March 22, 2010
When I was a young editorial writer at The Washington Times back in the early 1990s, I had the good luck to work in the same office as Sam Francis. Sam had a talent for making devastating observations in pithy, everyman language that contrasted with the egghead-speak of so many faux intellectuals. One such was his term, "anarcho-tyranny." Simply put, it's the growing tendency of the government to harshly treat ordinary (and typically non-violent) citizens over even the most minor infractions while at the same time treating violent predators—real criminals—with disinterest and often minimal punishment relative to their deeds.
The growing use of "shock therapy"—Tasers—on motorists who've committed minor traffic infractions such as failing to wear a seat belt or who grumble under their breath while being issued speeding tickets is Exhibit A.
Argue with a cop—indeed, do anything other than submit immediately to his any and every command—and you risk being shot through with 50,000 volts of "non-lethal" (but sometimes not) Attitude Adjuster. It's happening all around the country, to people who likely never saw it coming or even conceived that such a thing could happen to them. People who work, pay taxes and never so much as pocketed a Hershey bar at the drugstore. Middle-aged hausfraus. Moms with their kids in the car. College kids. Retirees.
There are two reasons for this.
First, the system and its laws are becoming more and more officious as well as omnipresent and increasingly hard to avoid. Books such as Three Felonies A Day detail the near-impossibility of not violating some state or federal law (inadvertently or not) just by dint of getting out of bed and going about your day. The country is so thick with Thou Shalt Nots—laws, rules and regulations—that there's almost always a reason for some cop to pester you.
When you get indignant and object, it's open season.
Rather, the issue here is cops Tasing common citizens who've at most perhaps committed a "technical foul" such as speeding or failing to buckle-up for safety and who by no sane standard represent a physical threat to an armed (and usually male and usually young and strong) cop.
We're talking about cops body-slamming people onto the ground and sometimes breaking their teeth off in the process—for things like talking back (or even just talking to themselves, as in the case of a 21 year old college kid who got The Treatment recently; see Bryan v. McPherson (9th Cir. 2009) 590 F.3d 767.[PDF]).
The courts have affirmed most of this stuff, too. For the average citizen, there is almost no sphere of initiative (or safety from organized thuggery) left.
We must seek permission—and more importantly, we must obey.
Reason Two arises from the first: Bad laws attract bad men. What sort of human being—what sort of man—would Tase a middle-aged woman with her kids in the vehicle after pulling her over for a seatbelt violation? Or a college kid—neither one armed nor dangerous nor physically threatening the cop in any way? Answer: A thug. Someone who ought to be on the other side of the Thin Blue Line but clearly isn't. Decent men and women just don't do such things—because they aren't thugs. But such people are less and less inclined to get into the law enforcement business because the law enforcement business is increasingly thuggish and the idea of such work repels them.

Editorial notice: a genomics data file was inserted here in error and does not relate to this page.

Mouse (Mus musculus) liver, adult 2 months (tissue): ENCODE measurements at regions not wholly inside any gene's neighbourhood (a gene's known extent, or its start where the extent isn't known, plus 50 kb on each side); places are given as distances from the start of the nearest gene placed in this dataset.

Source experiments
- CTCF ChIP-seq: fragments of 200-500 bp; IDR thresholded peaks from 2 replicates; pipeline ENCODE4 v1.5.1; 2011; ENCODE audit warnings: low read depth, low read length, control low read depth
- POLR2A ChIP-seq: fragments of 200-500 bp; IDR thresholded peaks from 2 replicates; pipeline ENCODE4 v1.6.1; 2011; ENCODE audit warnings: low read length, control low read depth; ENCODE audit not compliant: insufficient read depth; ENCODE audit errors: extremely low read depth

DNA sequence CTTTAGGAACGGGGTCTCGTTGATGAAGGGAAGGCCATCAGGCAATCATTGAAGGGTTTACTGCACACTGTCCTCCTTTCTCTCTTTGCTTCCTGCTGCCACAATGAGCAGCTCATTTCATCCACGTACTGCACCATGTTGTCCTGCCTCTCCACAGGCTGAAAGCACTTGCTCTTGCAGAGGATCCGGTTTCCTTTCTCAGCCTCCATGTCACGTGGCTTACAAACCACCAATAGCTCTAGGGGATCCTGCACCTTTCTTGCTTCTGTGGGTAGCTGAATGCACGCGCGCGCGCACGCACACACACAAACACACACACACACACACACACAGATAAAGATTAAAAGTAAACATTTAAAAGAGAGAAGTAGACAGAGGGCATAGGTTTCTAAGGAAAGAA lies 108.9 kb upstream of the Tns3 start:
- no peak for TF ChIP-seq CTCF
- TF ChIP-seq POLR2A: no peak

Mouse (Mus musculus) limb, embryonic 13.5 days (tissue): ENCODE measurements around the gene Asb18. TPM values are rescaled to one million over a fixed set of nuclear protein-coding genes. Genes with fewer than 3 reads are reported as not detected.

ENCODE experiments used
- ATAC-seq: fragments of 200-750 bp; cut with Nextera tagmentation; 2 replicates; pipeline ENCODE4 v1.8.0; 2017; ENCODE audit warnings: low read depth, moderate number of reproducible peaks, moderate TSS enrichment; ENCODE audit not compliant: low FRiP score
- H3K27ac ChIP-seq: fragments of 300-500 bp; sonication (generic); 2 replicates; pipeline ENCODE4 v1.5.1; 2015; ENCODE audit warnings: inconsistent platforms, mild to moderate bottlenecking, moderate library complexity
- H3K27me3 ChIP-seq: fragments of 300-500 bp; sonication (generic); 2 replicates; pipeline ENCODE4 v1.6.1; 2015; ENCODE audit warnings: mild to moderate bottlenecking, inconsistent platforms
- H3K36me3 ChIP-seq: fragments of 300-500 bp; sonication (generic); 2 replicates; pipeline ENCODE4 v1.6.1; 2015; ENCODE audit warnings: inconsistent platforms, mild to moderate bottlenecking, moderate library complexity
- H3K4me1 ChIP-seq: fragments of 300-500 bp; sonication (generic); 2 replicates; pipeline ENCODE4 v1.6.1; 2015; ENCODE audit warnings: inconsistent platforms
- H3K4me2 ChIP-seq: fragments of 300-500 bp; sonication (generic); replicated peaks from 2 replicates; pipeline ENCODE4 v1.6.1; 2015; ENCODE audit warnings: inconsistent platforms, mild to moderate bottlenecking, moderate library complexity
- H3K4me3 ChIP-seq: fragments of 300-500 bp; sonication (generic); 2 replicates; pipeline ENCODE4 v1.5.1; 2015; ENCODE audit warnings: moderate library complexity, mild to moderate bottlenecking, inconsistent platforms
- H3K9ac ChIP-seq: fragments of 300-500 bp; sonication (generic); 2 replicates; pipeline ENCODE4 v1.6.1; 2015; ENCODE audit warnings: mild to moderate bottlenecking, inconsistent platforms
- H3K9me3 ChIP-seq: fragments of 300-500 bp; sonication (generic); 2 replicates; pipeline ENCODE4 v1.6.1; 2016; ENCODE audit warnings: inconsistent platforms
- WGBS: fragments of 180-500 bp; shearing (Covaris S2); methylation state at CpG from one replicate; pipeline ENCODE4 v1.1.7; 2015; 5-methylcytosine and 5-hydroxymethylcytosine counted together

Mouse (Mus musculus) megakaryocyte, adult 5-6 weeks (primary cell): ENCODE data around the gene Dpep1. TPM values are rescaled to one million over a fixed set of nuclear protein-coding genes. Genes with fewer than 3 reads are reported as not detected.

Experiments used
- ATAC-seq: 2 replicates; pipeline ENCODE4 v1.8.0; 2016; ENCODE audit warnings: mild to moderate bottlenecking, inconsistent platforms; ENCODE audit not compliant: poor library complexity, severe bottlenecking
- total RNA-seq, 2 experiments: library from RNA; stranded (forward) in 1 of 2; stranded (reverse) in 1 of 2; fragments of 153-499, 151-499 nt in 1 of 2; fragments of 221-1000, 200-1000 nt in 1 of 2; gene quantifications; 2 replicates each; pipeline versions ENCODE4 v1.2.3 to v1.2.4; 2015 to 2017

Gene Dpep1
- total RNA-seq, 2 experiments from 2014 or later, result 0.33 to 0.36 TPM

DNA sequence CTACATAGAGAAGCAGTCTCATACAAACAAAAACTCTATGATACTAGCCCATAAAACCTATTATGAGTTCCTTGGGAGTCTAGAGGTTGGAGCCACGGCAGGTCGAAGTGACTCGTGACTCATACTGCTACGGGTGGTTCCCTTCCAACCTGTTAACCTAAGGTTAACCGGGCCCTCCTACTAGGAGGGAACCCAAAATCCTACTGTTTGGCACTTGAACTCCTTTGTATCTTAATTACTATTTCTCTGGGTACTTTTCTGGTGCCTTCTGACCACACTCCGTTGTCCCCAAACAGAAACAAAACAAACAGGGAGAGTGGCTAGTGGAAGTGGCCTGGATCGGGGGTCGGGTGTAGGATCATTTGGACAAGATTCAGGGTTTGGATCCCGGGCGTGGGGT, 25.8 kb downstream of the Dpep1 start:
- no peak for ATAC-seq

But ironically, as Sam would point out, the growing thuggishness of modern law enforcement doesn't extend to real-deal criminals.
Have you ever watched any of those Live Cop TV shows? The boys in blue are often seen cajoling and even pleading politely with violent felons. "Please, Sir," they say. And then courts hand down puff-piece sentences completely out of step with the nature of the offense. Less than five years for armed robbery—sticking a gun in someone's face and threatening to kill them—is typical. To a career criminal—no job, no worries about his credit rating or his resume—five years in the clink (in practice, this will be less than two before early release) amounts to a free gym membership and three squares a day.
For the average Joe, on the other hand, being Tased, hog-tied and carted off to jail can be a life-altering experience. It may even be a life-ending experience (several people have died of heart failure after being hit with a Taser). And remember: All these people have done "wrong" is not show sufficient, immediate deference to some cop.
While we're not quite yet at the Lavrenti Beria level of state-required slavish submission to authority—and state-sponsored sadism imposed on those who don't immediately bow low—we're not that far away from it, either.
Civil law enforcement is becoming militarized and this is no random development. Many cops are ex-military and have done tours in Iraq or in other provinces of The Empire. In these blighted places, they come to view anyone who isn't wearing BDUs and buzz cuts as The Enemy. Or at least, some lesser form of life. Certainly not humans of equal standing deserving of the same respect they'd give to, say, their neighbor next door. So when they come home and become cops, they may carry the same attitude back with them. Civilians are strange and suspicious creatures—and the cops treat them much the same as an occupying army treats the ordinary masses in foreign countries.
The cultural divide between cops and ordinary Americans—in particular, middle class Americans—is probably wider today than it has ever been.
And this divide is growing as more and more "for our own good" laws are passed that give our increasingly militarized and unsympathetic law enforcement authorities legal pretext to harass us—and worse.
Eric Peters (email him), an automotive columnist and former editorial writer for The Washington Times, is the author of Automotive Atrocities. His website is here. His next book, Road Hogs, will be published this fall.